Phil Clark, 1921-1992

Against the Current, No. 40, September/October 1992

Patrick M. Quinn

PHIL CLARK, a former member of the Chicago branch of Solidarity, died May 18 in Chicago following a decade-long affliction with Parkinson’s disease. Born in St. Cloud, Minnesota on May 27, 1921, Phil joined the Socialist Workers Party during the late 1930s while an undergraduate at the University of Minnesota.

Phil left the SWP after World War II when the organization requested a number of its gay members to resign. He spent ten years as a journalist and gardener in Mexico before moving to Boston to edit the journal Horticulture. He then worked for the New York Botanical Gardens, moving to Chicago in the ’60s to join the staff of the Field Museum of Natural History. He later organized and led botanical, horticultural and ecological tours to numerous countries.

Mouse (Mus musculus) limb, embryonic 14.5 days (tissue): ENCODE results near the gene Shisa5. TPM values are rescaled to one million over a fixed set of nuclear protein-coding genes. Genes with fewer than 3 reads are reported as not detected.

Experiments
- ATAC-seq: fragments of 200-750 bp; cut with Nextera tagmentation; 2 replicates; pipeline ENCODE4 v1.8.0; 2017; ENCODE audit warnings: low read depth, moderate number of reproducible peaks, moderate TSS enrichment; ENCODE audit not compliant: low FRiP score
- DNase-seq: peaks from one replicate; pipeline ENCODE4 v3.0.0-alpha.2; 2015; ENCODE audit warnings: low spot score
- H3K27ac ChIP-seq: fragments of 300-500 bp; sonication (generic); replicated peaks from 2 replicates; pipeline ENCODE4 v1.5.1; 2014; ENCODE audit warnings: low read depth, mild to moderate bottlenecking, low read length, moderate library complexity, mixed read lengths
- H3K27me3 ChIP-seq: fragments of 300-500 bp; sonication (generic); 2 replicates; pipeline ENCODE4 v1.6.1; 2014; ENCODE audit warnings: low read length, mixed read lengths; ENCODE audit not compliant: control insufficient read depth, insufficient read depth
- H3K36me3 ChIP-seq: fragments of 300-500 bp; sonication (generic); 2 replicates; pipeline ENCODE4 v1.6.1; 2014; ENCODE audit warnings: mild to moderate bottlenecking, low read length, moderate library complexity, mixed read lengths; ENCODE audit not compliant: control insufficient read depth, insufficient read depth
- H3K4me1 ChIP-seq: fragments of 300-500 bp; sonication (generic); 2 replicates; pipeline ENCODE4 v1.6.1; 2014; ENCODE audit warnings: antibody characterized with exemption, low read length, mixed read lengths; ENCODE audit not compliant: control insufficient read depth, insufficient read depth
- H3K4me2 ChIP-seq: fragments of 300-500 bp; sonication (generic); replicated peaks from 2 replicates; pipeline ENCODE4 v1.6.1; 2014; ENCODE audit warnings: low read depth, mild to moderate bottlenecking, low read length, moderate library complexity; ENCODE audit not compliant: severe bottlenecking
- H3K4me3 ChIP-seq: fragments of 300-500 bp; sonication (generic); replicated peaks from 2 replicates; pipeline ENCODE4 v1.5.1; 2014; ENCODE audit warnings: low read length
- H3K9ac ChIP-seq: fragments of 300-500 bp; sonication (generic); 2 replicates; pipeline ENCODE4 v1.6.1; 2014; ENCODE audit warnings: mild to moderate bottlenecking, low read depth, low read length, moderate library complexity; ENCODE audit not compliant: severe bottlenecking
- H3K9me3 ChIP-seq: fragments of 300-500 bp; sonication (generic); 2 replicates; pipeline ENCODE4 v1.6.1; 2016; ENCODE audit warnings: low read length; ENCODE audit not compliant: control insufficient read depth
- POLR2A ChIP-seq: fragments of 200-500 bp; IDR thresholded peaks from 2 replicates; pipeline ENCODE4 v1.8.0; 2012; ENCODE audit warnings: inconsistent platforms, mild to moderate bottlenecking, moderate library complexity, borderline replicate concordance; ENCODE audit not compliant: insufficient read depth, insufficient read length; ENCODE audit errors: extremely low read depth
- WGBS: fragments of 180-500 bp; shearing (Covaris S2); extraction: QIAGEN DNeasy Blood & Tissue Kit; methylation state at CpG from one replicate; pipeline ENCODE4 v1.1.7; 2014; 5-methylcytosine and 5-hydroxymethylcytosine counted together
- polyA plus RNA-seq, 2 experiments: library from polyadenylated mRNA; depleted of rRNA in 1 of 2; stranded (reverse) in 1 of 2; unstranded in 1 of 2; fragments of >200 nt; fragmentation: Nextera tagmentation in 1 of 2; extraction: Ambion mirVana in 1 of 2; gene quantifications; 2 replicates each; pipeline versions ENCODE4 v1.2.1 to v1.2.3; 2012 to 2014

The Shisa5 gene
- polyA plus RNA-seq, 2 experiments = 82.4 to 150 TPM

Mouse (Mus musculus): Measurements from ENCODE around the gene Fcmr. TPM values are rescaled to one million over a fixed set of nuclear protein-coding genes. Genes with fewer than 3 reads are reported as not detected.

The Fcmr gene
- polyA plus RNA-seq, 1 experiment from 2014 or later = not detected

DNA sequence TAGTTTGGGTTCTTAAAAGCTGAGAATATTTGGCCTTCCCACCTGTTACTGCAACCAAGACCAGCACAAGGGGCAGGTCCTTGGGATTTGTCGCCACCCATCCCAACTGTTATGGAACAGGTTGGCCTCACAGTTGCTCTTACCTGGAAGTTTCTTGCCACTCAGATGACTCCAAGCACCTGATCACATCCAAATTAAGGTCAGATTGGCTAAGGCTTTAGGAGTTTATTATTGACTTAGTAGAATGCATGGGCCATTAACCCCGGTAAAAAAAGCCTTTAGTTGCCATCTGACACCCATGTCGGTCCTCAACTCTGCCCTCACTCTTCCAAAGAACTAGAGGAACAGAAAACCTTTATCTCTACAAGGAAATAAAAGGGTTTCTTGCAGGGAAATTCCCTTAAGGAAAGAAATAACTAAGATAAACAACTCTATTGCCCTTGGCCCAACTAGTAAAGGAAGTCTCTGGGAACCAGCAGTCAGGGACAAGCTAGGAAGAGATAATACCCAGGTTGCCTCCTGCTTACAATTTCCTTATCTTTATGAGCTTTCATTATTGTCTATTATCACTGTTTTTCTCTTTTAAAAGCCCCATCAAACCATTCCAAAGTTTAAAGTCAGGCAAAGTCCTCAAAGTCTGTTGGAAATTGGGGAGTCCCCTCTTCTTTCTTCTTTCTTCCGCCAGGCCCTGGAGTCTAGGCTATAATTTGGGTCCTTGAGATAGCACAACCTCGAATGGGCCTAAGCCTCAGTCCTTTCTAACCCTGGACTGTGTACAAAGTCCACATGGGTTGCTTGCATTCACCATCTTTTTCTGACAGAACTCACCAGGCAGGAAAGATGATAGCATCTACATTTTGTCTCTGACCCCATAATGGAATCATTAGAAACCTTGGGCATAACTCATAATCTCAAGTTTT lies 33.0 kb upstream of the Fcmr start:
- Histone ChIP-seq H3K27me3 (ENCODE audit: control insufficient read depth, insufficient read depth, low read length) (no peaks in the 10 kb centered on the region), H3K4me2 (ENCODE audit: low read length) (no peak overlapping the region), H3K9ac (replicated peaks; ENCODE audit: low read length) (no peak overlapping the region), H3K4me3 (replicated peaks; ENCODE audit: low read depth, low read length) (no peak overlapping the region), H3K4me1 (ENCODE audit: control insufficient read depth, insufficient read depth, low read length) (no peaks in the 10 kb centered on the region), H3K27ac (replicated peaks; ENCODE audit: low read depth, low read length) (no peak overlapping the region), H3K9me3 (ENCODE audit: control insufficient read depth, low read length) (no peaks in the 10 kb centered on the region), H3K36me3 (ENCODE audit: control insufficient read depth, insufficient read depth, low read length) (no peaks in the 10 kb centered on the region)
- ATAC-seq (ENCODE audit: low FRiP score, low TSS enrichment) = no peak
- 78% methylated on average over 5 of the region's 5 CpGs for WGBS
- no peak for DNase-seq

After he left the SWP Phil remained an ardent and committed socialist and, acting on his convictions, joined Solidarity shortly after its founding in 1986. Despite his increasingly debilitating disease Phil continued an extraordinarily active political agenda, which focused on the ecology movement and efforts to prevent the destruction of the El Junque rain forest in Puerto Rico.

Although Phil eventually resigned from Solidarity, he never relinquished his vision of a socialist society. He will be remembered for his skill as a gardener, his care for, and knowledge of, plants; his remarkable tropical fish collection; his championing of the ecology movement; for the half century he spent as a socialist militant; and for being a vital, decent, caring person who engaged all those with whom he came in contact.

September-October 1992, ATC 40